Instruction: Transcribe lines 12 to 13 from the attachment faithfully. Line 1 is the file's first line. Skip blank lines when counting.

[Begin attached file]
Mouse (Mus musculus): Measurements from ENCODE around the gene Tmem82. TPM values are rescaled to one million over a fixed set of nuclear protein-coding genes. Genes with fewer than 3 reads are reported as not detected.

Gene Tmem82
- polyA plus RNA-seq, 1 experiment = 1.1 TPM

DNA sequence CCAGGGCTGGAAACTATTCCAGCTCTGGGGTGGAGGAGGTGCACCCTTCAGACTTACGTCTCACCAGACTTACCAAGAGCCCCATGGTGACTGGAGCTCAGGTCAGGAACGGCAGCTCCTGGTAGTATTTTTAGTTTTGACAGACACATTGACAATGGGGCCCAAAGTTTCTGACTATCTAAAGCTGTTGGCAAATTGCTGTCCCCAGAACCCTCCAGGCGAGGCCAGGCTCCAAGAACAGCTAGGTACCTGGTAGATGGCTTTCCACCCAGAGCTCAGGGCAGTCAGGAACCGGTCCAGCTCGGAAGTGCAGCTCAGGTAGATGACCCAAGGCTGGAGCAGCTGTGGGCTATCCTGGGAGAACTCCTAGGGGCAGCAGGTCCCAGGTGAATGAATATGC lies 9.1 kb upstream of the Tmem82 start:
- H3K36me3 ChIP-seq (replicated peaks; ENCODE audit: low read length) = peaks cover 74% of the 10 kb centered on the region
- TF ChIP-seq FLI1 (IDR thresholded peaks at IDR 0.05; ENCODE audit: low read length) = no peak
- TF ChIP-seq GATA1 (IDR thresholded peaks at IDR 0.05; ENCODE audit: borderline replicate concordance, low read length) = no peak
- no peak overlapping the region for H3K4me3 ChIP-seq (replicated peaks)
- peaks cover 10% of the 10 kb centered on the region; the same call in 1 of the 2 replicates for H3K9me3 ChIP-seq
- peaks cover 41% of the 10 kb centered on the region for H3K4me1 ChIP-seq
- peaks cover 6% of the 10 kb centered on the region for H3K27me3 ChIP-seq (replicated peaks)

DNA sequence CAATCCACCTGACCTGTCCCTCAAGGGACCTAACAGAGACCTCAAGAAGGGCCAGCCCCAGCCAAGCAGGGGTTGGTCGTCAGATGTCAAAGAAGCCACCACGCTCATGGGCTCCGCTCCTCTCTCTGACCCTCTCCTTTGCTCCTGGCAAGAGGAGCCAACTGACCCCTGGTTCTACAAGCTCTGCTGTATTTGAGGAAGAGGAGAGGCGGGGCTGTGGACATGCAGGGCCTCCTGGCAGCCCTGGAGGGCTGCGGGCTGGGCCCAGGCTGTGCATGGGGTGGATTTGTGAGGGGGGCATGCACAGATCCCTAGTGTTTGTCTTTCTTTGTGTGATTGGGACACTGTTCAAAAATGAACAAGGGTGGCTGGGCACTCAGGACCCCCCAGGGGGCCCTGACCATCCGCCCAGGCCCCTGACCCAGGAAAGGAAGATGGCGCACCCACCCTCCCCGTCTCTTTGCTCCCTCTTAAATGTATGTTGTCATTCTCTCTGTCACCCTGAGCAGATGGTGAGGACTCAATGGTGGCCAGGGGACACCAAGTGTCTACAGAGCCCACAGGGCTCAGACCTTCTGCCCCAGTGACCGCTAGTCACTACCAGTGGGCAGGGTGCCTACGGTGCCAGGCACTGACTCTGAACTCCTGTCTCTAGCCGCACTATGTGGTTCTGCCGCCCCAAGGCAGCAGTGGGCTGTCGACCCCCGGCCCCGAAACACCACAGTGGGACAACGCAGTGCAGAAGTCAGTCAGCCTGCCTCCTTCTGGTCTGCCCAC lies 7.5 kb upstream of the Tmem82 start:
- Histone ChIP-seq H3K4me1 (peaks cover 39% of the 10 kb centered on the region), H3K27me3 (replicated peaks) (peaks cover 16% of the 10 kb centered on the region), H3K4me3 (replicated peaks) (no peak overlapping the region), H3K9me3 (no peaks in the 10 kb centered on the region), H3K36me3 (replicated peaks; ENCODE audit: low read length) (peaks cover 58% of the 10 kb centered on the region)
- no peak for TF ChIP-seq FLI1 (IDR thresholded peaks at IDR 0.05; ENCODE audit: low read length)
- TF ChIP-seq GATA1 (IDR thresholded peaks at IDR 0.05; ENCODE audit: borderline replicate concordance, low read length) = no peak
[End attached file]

DNA sequence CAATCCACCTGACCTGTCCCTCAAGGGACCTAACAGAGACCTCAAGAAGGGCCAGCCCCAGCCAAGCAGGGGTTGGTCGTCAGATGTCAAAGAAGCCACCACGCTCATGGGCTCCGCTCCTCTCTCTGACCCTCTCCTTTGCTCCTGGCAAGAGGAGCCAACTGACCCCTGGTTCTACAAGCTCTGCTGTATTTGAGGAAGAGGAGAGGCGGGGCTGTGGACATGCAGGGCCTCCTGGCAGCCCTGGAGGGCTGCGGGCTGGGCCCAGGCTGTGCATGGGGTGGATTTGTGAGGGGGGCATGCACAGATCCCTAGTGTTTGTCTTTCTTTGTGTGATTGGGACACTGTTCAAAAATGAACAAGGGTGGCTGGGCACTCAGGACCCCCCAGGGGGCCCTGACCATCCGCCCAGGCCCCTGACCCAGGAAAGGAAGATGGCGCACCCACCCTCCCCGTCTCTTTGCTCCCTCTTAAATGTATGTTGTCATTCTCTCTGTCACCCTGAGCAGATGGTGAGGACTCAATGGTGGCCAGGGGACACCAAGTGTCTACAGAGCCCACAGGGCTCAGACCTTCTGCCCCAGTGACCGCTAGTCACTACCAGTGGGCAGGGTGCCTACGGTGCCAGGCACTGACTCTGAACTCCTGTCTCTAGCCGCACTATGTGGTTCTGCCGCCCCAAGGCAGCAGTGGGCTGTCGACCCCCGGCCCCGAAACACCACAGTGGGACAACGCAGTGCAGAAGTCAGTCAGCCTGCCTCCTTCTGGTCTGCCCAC lies 7.5 kb upstream of the Tmem82 start:
- Histone ChIP-seq H3K4me1 (peaks cover 39% of the 10 kb centered on the region), H3K27me3 (replicated peaks) (peaks cover 16% of the 10 kb centered on the region), H3K4me3 (replicated peaks) (no peak overlapping the region), H3K9me3 (no peaks in the 10 kb centered on the region), H3K36me3 (replicated peaks; ENCODE audit: low read length) (peaks cover 58% of the 10 kb centered on the region)